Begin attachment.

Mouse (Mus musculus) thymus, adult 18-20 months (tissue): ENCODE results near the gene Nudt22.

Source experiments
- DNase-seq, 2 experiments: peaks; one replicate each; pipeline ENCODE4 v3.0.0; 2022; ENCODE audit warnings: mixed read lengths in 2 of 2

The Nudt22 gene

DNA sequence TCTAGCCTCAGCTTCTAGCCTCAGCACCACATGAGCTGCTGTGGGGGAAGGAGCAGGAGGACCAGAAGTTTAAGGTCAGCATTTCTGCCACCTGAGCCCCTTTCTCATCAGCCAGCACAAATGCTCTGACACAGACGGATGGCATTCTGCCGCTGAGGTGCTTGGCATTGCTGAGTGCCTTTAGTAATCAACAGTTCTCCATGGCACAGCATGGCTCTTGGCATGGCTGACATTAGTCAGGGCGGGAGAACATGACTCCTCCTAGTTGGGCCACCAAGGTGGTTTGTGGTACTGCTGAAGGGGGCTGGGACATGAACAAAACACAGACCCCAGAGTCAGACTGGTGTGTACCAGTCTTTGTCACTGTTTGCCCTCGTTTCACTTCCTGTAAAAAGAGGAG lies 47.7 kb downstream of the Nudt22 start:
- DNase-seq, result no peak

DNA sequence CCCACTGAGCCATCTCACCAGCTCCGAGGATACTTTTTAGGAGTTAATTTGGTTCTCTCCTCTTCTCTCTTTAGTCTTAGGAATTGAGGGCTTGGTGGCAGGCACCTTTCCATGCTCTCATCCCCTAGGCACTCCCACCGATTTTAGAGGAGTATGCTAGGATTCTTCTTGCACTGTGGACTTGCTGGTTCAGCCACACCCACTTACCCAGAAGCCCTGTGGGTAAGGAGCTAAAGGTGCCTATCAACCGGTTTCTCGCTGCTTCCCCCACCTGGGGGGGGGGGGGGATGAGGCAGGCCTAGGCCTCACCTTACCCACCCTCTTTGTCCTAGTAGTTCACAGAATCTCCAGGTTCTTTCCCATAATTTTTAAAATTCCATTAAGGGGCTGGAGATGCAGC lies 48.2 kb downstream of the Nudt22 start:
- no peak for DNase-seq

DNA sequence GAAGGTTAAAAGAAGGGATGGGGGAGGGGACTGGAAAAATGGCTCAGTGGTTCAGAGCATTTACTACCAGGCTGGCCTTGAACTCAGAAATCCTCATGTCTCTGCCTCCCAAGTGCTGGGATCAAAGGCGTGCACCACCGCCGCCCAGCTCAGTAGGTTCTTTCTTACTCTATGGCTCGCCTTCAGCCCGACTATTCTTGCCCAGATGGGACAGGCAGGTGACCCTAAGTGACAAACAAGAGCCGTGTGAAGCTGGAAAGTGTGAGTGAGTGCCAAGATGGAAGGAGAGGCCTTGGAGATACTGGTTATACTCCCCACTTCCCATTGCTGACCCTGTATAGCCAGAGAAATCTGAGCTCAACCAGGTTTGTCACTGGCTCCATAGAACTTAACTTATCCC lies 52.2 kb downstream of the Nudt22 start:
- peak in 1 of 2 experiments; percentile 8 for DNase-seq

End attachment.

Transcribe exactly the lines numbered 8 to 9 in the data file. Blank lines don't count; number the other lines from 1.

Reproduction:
- no peak for DNase-seq

DNA sequence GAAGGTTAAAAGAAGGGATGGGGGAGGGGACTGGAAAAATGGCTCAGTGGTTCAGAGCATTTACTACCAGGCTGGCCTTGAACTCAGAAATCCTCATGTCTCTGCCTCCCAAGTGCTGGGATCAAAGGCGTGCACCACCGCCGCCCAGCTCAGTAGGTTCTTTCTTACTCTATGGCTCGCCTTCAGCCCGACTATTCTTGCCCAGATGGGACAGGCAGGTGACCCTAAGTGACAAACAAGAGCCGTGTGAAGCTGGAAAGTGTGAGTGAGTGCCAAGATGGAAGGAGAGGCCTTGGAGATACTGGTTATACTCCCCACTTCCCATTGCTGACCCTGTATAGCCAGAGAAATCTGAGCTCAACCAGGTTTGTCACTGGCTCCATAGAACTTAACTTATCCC lies 52.2 kb downstream of the Nudt22 start: